Sid Luckman presided over the most lopsided contest in NFL history -- the Chicago Bears' 73-0 massacre of the Washington Redskins in the 1940 championship game.
It was a historic occasion because it showed just how lethal the Bears' new T-formation could be. The "T" was an ancient formation, but the Bears added men in motion, flankers, new blocking schemes, and numerous deceptive tricks to make it new.
In the wake of that game, most teams scurried to copy the Bears' "T." Unfortunately for them, they did not have a Luckman to play quarterback.
Luckman (born 1916) had been a fine triple-threat single-wing tailback at Columbia.
Chicago coach George Halas, though, believed Luckman had just the combination of skills as well as the mind to run the intricate new formation the Bears were developing.
When he joined the Bears in 1939 and Halas handed him his play book, Luckman was shocked. There were literally hundreds of plays, and each had several variations.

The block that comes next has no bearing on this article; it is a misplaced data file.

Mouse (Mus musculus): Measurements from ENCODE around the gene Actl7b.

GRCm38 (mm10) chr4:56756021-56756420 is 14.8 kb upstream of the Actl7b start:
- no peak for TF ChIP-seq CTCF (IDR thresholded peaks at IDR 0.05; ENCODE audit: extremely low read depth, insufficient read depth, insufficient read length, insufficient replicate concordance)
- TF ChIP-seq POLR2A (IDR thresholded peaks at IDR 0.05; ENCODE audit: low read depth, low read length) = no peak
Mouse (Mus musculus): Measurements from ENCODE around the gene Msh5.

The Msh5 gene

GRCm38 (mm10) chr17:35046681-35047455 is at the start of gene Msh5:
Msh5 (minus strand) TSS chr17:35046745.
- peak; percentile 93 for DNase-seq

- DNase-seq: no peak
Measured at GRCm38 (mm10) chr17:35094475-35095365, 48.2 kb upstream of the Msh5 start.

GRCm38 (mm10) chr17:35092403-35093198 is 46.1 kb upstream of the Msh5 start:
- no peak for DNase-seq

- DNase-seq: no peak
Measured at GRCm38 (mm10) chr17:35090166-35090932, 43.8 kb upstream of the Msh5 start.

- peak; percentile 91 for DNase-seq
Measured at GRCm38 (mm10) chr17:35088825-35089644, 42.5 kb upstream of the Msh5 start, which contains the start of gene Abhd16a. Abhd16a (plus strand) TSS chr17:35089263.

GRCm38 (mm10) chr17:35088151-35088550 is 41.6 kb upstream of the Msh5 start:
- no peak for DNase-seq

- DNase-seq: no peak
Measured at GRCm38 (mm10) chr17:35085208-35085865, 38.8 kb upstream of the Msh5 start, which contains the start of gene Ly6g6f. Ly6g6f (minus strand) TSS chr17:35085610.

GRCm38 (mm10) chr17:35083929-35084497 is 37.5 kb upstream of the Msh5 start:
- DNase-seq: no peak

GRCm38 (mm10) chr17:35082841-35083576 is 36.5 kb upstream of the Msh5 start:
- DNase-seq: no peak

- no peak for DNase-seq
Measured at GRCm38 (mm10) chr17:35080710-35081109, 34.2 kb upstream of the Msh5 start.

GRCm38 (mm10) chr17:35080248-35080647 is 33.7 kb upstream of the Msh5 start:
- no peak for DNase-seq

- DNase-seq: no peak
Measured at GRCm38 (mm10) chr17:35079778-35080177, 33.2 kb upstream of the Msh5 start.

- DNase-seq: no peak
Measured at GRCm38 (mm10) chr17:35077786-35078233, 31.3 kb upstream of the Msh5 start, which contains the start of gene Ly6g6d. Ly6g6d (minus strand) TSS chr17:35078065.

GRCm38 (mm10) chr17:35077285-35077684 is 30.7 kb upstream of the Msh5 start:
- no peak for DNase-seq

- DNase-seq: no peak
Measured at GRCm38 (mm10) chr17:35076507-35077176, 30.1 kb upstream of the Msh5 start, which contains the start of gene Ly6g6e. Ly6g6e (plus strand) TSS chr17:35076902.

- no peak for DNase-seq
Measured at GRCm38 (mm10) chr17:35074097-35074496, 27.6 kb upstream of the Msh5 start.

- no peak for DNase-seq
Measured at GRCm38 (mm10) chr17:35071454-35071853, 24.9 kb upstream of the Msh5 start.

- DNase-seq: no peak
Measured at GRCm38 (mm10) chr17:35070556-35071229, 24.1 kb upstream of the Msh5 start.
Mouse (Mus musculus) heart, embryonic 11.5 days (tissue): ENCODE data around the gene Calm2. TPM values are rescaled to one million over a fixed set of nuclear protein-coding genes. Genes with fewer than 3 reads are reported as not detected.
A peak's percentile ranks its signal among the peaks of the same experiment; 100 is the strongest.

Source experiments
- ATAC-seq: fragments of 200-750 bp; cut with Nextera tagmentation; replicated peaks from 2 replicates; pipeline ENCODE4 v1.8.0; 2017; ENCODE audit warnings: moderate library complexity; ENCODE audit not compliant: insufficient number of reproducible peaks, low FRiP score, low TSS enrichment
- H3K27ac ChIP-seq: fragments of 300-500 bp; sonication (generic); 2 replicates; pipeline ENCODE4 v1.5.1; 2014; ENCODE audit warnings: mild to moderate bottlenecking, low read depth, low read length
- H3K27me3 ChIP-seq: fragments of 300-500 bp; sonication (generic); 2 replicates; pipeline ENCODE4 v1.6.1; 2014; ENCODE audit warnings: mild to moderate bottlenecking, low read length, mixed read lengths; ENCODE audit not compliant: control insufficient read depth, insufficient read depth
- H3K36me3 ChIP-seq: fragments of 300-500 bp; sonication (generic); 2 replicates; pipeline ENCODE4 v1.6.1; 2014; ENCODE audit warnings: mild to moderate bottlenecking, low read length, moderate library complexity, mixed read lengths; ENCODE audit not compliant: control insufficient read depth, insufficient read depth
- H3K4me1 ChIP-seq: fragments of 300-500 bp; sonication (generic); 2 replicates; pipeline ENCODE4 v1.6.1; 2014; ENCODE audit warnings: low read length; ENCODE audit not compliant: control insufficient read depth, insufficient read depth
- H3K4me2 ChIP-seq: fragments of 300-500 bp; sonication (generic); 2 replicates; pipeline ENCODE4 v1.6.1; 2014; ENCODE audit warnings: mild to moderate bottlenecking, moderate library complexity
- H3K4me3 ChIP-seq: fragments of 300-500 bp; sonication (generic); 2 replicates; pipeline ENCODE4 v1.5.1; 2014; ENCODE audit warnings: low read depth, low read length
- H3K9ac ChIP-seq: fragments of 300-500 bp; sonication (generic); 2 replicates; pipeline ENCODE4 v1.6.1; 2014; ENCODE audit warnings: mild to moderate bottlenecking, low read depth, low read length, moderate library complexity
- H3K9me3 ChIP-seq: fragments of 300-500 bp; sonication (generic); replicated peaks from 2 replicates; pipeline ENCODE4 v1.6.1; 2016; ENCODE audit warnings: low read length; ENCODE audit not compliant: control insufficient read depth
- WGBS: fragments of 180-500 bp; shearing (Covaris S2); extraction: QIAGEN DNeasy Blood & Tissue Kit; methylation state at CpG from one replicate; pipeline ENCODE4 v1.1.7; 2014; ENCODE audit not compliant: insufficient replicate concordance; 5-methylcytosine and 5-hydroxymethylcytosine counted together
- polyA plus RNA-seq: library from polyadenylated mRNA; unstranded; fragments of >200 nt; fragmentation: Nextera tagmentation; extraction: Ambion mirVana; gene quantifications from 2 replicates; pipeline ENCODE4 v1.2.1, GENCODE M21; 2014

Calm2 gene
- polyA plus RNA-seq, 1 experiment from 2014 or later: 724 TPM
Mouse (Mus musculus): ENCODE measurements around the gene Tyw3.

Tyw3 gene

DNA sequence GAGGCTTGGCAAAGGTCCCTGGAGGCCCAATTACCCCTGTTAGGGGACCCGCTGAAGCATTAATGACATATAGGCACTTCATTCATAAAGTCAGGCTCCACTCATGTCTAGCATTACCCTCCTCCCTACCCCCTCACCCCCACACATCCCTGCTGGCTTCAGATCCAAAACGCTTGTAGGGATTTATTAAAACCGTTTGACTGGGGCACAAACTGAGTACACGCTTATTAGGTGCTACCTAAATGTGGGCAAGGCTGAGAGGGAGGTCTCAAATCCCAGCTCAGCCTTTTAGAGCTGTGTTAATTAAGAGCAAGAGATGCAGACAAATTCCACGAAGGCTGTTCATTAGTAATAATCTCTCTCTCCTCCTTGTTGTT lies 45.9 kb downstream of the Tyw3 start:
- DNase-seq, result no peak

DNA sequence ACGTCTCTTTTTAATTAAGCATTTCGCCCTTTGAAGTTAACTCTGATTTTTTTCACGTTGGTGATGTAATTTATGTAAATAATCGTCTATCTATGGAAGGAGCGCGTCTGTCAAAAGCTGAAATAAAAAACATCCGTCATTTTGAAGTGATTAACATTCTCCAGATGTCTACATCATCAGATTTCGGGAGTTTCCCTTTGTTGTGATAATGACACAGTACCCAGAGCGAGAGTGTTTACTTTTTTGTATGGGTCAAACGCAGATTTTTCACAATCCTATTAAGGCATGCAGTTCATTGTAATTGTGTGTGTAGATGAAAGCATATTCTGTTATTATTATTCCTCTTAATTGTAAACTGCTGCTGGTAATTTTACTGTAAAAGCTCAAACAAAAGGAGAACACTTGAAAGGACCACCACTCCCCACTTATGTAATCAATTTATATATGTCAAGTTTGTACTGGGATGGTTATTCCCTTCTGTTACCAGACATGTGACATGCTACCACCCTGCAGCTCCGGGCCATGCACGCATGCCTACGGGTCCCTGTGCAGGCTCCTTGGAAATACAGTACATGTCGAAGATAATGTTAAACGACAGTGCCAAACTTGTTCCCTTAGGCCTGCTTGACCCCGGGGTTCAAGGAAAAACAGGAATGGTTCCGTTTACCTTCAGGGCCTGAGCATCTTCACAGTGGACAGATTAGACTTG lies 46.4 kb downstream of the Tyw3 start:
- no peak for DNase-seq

As quarterback, Luckman handled the ball on each down. He had to know where every player was on every play as well as which play to call to take advantage of the defense. No player before had been given such a daunting mental task.
It took Luckman the better part of two seasons, but eventually he was able to amaze his coaches with his encyclopedic knowledge of the offense. Everything came together in that fabled championship game.
Certainly, Luckman's field generalship was a key to the four NFL titles and five division championships the Bears won in the 1940s. But his lethal long passes also contributed heavily to Chicago's success.
In 1943, when Luckman was voted the league's Most Valuable Player, he had his greatest single game, appropriately enough on "Sid Luckman Day" at New York's Polo Grounds.
Sid baffled the Giants for 433 yards and seven touchdowns in a 56-7 slaughter. He was nearly as effective in the championship game that year, throwing five touchdowns against the Redskins as the Bears wrapped up their third title in four years.